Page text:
There are calls to introduce reforms to ‘Indigenise’ the Australian Public Service through a cultural and employment reset ahead of the final recommendations of a year-long review of the APS.
In a submission to the APS Review, which is expected to be handed down in a matter of weeks by review panel chair David Thodey, a public sector think tank urges the government to amend the laws governing the APS to better reflect Indigenous culture and help it attract and retain more Indigenous employees.
The submissions from the Australian New Zealand School of Government (ANZSOG) calls for amendments to the Public Service Act 1999 to incorporate First People’s knowledge, values and culture into APS values, principles, employment principles and the responsibilities of seniors.
“Distinctly Indigenous values and worldviews are not necessarily reflected in the Act or embodied by the APS, both of which are rooted in the Western Westminster tradition,” the submission says.
The submissions come just months after data revealed the APS is 0.1 per cent off reaching its Indigenous employment target and after the APS Review panel identified a reset of the APS’ relationship with Indigenous peoples as a priority for change.
The submission argues that amendments to the act will help to initiate broader cultural change in the APS and help ‘reset’ the relationship between the APS and Indigenous Australians.
“One way to do this is to examine how the APS can benefit from incorporating Indigenous perspectives and approaches into its core values and ways of working,” the submission says.
The shake-up would see five key changes to the act made in consultation with the community, with the first being a recognition of Indigenous peoples their relationship with the APS.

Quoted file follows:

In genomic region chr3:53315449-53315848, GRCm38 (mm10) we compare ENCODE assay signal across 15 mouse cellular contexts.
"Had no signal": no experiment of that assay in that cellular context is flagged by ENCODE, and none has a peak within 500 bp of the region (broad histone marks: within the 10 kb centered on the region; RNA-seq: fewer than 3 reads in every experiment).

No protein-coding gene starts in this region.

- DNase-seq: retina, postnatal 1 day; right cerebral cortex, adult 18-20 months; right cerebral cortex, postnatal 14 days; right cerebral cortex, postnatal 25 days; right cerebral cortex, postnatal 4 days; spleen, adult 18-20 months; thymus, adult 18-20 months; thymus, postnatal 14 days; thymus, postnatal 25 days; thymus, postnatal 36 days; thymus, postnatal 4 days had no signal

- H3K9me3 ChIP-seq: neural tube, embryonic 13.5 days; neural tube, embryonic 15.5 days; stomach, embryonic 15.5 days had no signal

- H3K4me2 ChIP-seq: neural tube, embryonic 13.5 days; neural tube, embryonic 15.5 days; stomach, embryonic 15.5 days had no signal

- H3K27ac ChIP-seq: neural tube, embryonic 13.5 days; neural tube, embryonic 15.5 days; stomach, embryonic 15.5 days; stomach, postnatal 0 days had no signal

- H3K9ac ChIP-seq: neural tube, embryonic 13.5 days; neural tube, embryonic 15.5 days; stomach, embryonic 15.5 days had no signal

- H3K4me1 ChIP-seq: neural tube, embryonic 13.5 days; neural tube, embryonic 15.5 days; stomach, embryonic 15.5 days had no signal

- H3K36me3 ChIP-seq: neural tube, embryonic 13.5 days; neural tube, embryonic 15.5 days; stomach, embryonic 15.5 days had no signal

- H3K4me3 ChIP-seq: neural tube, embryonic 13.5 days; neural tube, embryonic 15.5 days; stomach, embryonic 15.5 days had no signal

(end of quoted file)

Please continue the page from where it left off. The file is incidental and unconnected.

The submission also recommends the addition of the value of ‘relationality’ to APS values to recognise the two-way relationship with Indigenous peoples.
The paper also calls for work to be undertaken with Indigenous communities to develop a new set of APS principles consistent with the Indigenous worldview.
Draft Indigenous representation clauses should also be developed, the paper argues, and tested with communities. But ensuring more Indigenous employees, particularly at senior levels, is crucial to shifting the values and approaches of the APS, the paper argues.
Finally, the submissions argue the APS Review Panel should consider introducing sub-clauses to articulate the responsibilities of the Commissioner, Secretaries and Agency Heads to Indigenous people.
Boost APS work with Indigenous people
As part of the submissions, ANZSOG consulted widely with the Indigenous community and public servants and developed recommendations on ways to improve the APS’ ability to work with Indigenous Australians.
Among these recommendations were a call to devolve power, co-design and co-create policies and services, build relationships with communities outside of projects and have all agencies develop cultural competency strategies.
The recommendations also urged the public service to second non-Indigenous staff to communities to understand lived experiences.
All agencies should also develop targets for Indigenous representation and strategies for recruitment and retention and make senior staff accountable for this in performance agreements, the recommendations say.
The findings of the APS review are due mid-year.
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